Intercountry adoptions are different from domestic adoptions because of the laws that make it possible to bring the child to live where you live.  Generally speaking, to qualify as an adoption for immigration purposes into the United States, the adopted child must have the same status and relationship to the adoptive parents as a child by birth. What some countries call “adoptions” are

Section 141 in The Indian Penal Code, 1860

          Sec:141 (Unlawful assembly) An assembly of five or more persons is designated an" unlawful assembly", if the common object of the persons composing that assembly is- First.- To overawe by criminal force, or show of criminal force, 10[ the Central or any State Government or Parliament or the Legislature of any State], or any public servant in the exercise of the lawful power of such public servant; or Second.- To resist the execution of any law, or of any legal process; or Third.- To commit any mischief or criminal trespass, or other offense; or Fourth.- By means of criminal force, or show of criminal force, to any person to take or obtain possession of any property, or to deprive any person of the enjoyment of a right of way, or of the use of water or other incorporeal right of which he is in possession or enjoyment, or to enforce any right or supposed right; or Fifth.- By means of criminal force, or show of criminal force, to compel any person to do what he is not legally bound to do, or to omit to do what he is legally entitled to do. Explanation.- An assembly which was not unlawful when it assembled, may subsequently become an unlawful assembly. 

Difference Between Section 34 and 109 in I.P.C


 Difference Between Section 34 and 109 in I.P.C
Both Offences talk about crime by group of people. Such that if a crime is done by 2 or more people but less than 5 then section 149 is not applicable whereas section 34 is applicable on those offences.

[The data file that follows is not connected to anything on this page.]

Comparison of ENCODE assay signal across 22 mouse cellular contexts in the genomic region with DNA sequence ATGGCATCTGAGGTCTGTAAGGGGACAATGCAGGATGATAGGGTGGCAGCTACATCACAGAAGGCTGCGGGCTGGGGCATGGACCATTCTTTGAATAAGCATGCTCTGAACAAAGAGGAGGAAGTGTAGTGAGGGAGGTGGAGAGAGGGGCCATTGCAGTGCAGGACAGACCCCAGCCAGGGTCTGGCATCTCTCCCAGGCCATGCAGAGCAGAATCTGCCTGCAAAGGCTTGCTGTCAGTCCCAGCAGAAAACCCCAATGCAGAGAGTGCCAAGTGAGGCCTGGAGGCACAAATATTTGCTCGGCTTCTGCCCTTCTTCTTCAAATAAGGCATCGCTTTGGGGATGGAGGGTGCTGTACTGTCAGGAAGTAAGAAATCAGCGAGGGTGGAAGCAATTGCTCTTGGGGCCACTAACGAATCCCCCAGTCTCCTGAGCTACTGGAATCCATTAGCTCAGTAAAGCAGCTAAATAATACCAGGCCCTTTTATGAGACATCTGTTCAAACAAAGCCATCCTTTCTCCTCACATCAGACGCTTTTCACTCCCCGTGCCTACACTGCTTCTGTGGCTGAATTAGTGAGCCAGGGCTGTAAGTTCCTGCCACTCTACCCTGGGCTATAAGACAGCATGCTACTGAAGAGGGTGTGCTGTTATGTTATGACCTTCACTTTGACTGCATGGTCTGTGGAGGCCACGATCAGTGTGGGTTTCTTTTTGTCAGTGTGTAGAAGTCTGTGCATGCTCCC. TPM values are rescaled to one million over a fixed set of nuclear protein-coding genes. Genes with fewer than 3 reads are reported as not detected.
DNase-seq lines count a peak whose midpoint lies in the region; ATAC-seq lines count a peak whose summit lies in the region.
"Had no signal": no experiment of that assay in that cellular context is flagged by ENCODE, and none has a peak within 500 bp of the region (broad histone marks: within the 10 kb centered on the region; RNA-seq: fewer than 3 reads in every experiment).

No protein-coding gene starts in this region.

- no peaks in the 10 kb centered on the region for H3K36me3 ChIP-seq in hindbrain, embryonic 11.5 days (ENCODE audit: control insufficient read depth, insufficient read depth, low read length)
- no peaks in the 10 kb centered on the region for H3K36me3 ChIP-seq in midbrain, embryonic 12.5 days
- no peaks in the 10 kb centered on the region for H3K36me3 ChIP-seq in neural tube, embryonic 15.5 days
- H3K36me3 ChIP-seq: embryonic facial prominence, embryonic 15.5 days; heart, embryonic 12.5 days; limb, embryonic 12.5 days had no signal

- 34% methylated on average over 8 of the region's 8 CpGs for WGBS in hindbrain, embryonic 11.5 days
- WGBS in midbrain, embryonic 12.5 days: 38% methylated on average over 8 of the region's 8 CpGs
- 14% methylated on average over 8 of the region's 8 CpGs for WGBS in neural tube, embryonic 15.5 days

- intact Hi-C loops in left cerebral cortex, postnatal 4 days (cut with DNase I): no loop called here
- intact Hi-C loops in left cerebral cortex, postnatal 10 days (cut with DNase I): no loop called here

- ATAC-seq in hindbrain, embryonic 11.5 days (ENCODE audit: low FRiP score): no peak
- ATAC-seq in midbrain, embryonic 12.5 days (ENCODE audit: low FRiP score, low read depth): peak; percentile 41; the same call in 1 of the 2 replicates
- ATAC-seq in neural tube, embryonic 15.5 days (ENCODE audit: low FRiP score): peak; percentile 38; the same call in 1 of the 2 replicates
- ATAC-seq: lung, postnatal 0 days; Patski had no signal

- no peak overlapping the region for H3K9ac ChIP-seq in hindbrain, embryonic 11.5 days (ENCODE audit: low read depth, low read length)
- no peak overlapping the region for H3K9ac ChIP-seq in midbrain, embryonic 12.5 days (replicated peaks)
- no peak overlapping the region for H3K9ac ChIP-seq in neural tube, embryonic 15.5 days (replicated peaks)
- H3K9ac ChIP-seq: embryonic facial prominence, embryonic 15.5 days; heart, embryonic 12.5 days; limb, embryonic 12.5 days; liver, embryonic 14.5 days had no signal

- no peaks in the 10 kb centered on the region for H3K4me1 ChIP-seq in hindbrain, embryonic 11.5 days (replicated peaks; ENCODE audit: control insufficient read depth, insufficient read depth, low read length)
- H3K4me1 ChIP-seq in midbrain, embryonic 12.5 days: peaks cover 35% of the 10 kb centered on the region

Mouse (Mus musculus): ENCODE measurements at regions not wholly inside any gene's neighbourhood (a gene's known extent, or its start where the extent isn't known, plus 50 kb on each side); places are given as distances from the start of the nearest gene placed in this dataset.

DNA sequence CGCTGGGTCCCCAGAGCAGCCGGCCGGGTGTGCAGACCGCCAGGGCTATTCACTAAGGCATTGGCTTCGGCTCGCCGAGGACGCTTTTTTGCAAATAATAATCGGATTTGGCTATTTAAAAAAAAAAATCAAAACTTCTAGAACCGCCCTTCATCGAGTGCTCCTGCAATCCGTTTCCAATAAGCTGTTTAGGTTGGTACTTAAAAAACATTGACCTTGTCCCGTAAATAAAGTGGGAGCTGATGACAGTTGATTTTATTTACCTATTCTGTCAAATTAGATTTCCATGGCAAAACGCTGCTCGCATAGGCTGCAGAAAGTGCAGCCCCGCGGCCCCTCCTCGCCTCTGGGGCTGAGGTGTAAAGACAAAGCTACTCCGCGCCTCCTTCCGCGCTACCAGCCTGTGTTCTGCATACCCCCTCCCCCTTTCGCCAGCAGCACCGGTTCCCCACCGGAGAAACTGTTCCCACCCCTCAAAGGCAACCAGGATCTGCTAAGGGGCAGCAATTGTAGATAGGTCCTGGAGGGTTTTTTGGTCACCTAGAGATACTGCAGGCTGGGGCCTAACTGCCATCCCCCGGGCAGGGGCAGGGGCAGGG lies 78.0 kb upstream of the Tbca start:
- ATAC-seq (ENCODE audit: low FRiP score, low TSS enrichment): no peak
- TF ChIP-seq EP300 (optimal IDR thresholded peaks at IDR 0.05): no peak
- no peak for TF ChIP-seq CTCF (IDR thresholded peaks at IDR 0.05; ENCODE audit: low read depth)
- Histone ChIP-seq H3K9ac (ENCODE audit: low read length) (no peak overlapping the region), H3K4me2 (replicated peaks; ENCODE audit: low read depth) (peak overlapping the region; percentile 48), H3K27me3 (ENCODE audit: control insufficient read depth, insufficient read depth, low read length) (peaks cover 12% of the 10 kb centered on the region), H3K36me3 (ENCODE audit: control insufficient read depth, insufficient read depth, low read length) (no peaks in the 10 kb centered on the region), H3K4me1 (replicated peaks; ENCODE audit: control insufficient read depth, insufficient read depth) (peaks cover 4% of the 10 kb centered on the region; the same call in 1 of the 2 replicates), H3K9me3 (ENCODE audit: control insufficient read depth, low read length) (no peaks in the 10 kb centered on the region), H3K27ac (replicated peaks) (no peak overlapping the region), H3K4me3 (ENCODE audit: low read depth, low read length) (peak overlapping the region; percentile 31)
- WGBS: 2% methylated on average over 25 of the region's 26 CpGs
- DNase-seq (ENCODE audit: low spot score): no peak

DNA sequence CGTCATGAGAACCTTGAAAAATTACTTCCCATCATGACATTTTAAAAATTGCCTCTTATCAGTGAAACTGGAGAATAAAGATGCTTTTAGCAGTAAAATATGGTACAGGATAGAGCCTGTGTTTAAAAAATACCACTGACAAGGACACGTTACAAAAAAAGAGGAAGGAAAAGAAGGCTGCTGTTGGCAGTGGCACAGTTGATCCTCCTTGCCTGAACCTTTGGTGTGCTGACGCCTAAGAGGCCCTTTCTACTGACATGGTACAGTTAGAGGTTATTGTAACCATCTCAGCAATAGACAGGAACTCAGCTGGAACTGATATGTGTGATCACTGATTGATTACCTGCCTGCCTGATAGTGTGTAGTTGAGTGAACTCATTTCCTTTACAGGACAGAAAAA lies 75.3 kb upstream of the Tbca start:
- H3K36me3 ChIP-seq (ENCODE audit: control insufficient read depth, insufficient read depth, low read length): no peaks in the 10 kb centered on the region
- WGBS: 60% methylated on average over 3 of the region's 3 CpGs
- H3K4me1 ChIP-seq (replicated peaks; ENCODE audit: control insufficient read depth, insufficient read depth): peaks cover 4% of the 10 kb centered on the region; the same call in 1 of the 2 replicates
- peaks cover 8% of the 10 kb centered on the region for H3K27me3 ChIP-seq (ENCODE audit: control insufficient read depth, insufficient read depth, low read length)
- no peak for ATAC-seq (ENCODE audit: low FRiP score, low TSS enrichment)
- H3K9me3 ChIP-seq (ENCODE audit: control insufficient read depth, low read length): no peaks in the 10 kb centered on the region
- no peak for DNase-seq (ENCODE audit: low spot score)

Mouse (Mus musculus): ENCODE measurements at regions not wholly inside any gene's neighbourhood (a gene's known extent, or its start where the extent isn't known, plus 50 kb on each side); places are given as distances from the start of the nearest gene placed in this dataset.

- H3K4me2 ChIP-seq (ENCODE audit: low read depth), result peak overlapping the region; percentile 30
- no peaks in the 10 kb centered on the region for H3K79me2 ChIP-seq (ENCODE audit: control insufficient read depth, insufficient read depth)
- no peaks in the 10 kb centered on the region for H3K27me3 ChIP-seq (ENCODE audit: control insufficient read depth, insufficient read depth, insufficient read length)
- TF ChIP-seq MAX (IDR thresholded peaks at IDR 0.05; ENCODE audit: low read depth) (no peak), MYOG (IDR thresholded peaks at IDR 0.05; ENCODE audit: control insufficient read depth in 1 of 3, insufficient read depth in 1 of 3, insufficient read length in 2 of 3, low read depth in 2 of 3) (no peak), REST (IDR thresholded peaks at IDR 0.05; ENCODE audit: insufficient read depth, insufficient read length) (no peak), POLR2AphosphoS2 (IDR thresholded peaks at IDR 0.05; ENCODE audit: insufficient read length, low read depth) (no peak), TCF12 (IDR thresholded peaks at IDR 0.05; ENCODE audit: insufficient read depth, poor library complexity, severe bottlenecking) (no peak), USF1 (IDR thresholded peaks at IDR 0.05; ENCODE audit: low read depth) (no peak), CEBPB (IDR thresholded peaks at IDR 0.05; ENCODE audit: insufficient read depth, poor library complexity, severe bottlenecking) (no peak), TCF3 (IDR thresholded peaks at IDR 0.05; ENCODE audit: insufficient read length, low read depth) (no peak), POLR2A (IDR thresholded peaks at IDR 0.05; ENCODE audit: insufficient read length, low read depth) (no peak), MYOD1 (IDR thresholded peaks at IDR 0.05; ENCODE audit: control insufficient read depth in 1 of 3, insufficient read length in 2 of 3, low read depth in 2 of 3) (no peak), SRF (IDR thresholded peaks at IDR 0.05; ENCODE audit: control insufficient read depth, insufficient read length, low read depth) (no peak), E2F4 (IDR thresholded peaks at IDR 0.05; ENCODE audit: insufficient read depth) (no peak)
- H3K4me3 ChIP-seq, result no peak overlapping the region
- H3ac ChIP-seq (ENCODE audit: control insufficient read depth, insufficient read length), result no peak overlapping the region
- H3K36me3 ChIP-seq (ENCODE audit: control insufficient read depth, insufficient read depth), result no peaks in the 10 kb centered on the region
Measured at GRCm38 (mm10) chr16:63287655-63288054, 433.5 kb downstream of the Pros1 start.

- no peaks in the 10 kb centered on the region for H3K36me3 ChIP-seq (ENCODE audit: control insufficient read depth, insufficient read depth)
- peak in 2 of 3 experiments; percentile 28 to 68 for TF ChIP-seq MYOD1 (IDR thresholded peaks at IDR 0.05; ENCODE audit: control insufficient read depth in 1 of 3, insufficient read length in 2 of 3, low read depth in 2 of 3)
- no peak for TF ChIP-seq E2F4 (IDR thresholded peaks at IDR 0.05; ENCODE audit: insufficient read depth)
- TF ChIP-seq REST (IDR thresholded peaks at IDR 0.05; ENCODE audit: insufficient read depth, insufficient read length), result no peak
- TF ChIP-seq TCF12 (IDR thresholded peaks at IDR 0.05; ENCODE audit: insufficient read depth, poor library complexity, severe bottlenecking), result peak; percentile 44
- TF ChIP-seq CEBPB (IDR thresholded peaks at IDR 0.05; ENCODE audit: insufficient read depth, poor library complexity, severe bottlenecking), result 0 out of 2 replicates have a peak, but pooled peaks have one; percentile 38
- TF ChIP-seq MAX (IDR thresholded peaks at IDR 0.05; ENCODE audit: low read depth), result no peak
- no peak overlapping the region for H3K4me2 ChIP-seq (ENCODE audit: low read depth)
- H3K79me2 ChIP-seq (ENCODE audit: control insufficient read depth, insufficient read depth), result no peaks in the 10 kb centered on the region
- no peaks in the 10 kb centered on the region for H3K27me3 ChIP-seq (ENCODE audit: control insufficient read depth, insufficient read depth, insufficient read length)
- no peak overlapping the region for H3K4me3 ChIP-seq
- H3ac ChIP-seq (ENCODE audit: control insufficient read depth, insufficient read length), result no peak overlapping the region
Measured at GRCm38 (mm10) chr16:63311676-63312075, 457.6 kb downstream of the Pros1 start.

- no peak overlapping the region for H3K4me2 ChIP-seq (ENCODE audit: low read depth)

A clear distinction is made out between common intention and common object is that common intention denotes action in concert and necessarily postulates the existence of a pre-arranged plan implying a prior meeting of the minds, while common object does not necessarily require proof of prior meeting of minds or pre-concert. Though there is a substantial difference between the two sections namely 34 and 149, they also to some extent overlap and it is a question to be determined

Section 34 in The Indian Penal Code, 1860

                                       Section 34 in The Indian Penal Code, 1860     
34. Acts done by several persons in furtherance of common intention.- When a criminal act is done by several persons in furtherance of the common intention of all, each of such persons is liable for that act in the same manner as if it were done by him alone.
Ingredients
(i) When an offence is sought to be proved only on circumstan­tial evidence, the allegations of common intention under section 34 normally cannot be established in absence of meeting of mind, the overt act of the accused, by their conduct, by using the weapons by their utterance of words; Santosh Desai v. State of Goa, (1997) 2 Crimes 666 (Bom).
(ii) In order to bring a case under section 34 it is not neces­sary that there must be a prior conspiracy or pre-meditation, the common